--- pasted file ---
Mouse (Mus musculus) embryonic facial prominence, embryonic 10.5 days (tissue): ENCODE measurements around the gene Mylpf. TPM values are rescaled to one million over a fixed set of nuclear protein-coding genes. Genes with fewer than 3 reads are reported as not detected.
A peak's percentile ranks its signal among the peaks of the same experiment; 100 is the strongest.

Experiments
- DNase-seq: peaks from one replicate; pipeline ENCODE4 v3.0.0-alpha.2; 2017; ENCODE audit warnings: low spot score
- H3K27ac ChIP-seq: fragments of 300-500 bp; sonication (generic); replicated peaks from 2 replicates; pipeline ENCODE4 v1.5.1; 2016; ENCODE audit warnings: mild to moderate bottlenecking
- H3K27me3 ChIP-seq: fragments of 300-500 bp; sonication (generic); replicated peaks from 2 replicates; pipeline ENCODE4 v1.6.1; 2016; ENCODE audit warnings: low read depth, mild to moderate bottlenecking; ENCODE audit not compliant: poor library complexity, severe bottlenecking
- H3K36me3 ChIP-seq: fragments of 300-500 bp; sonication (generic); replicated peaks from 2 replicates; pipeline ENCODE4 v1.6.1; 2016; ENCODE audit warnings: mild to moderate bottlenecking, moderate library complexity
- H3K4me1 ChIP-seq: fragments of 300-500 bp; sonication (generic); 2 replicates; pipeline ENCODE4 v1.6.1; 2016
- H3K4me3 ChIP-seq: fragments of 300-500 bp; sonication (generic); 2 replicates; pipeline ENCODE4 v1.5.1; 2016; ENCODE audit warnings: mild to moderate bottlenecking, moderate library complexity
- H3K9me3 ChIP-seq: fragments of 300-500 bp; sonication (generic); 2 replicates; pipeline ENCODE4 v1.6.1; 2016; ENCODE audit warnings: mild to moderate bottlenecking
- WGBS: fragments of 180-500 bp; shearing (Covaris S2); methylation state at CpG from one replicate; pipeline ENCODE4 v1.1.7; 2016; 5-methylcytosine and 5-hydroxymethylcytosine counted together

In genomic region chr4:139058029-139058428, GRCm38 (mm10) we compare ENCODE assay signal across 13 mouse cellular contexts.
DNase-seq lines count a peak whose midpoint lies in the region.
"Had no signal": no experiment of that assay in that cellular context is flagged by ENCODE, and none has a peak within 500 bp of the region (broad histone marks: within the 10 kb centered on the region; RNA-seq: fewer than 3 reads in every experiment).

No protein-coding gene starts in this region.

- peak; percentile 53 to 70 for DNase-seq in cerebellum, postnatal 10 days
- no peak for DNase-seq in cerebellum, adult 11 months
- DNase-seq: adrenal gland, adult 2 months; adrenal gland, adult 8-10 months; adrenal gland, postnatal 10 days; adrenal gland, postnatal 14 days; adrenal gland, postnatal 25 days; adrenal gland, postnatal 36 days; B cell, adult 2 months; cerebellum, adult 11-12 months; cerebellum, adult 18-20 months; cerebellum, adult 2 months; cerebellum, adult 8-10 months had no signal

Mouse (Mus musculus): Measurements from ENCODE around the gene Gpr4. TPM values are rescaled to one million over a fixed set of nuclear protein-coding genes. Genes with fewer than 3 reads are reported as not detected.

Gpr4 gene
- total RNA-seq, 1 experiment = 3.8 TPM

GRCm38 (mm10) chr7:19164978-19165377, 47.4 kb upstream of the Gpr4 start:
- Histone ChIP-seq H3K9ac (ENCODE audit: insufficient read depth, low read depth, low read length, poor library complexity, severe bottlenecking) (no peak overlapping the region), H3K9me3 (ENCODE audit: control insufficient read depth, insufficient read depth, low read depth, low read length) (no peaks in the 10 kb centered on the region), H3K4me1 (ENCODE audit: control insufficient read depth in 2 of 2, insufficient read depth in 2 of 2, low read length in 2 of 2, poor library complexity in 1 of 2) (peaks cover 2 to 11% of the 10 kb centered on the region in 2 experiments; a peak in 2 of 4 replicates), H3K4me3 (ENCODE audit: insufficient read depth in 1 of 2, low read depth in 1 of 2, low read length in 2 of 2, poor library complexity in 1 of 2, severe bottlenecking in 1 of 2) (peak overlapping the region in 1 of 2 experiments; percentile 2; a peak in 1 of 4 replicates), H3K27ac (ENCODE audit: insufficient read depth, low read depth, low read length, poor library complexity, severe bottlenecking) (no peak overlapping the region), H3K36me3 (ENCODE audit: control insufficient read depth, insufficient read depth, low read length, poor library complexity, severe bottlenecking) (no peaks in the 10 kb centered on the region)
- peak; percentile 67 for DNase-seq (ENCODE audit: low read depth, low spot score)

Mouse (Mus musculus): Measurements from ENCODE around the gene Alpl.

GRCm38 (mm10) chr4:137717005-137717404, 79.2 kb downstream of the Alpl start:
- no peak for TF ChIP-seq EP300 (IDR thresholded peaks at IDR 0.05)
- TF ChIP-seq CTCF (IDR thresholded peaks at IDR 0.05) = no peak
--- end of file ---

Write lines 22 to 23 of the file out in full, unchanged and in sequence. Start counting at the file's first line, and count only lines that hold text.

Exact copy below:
GRCm38 (mm10) chr7:19164978-19165377, 47.4 kb upstream of the Gpr4 start:
- Histone ChIP-seq H3K9ac (ENCODE audit: insufficient read depth, low read depth, low read length, poor library complexity, severe bottlenecking) (no peak overlapping the region), H3K9me3 (ENCODE audit: control insufficient read depth, insufficient read depth, low read depth, low read length) (no peaks in the 10 kb centered on the region), H3K4me1 (ENCODE audit: control insufficient read depth in 2 of 2, insufficient read depth in 2 of 2, low read length in 2 of 2, poor library complexity in 1 of 2) (peaks cover 2 to 11% of the 10 kb centered on the region in 2 experiments; a peak in 2 of 4 replicates), H3K4me3 (ENCODE audit: insufficient read depth in 1 of 2, low read depth in 1 of 2, low read length in 2 of 2, poor library complexity in 1 of 2, severe bottlenecking in 1 of 2) (peak overlapping the region in 1 of 2 experiments; percentile 2; a peak in 1 of 4 replicates), H3K27ac (ENCODE audit: insufficient read depth, low read depth, low read length, poor library complexity, severe bottlenecking) (no peak overlapping the region), H3K36me3 (ENCODE audit: control insufficient read depth, insufficient read depth, low read length, poor library complexity, severe bottlenecking) (no peaks in the 10 kb centered on the region)